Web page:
This review focuses on the possibilities for intraoperative processing and isolation of
autologous cells, particularly atrial appendage-derived cells (AADCs) and cellular micrografts, and
their straightforward use in cell transplantation for heart failure therapy. We review the potential of
autologous tissues to serve as sources for cell therapy and consider especially those tissues that are
used in surgery but from which the excess is currently discarded as surgical waste. We compare the inculture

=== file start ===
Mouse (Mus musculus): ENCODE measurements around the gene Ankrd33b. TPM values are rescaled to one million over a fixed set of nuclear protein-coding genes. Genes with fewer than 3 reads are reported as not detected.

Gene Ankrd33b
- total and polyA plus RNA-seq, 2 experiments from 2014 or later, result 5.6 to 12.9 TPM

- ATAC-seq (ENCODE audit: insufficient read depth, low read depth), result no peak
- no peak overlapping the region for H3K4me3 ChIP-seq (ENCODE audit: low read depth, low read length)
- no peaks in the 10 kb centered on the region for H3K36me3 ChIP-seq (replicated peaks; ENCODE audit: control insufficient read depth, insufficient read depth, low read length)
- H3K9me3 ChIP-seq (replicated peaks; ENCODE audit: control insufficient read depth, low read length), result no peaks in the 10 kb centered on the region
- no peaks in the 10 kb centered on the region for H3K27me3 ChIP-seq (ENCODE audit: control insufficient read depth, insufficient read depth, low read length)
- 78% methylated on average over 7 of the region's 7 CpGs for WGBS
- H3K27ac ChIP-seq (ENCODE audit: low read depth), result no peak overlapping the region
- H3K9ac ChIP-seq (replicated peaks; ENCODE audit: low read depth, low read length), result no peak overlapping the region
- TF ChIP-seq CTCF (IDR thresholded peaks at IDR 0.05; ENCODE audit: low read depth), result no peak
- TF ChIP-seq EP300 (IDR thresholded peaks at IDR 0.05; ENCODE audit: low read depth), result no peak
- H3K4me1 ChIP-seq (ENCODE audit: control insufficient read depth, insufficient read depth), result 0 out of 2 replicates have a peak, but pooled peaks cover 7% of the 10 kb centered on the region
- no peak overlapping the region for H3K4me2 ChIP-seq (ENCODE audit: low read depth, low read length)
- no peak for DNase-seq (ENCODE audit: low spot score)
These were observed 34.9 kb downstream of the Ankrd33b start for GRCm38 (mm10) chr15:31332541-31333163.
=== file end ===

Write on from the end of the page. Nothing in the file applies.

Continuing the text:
expanded cells to the freshly isolated ones in terms of evidence-based cost-efficacy and their usability as gene- and
RNA therapy vehicles. We also review how financial and authority-based decisions and restrictions sculpt the landscape
for patients to participate in academic-based trials. Finally, we provide an insight example into AADCs isolation and
processing for epicardial therapy during coronary artery bypass surgery.
Keywords: Autologous cell transplantation, Gene therapy, RNA therapy, Minimal cell manipulation, Cardiac micrografts.
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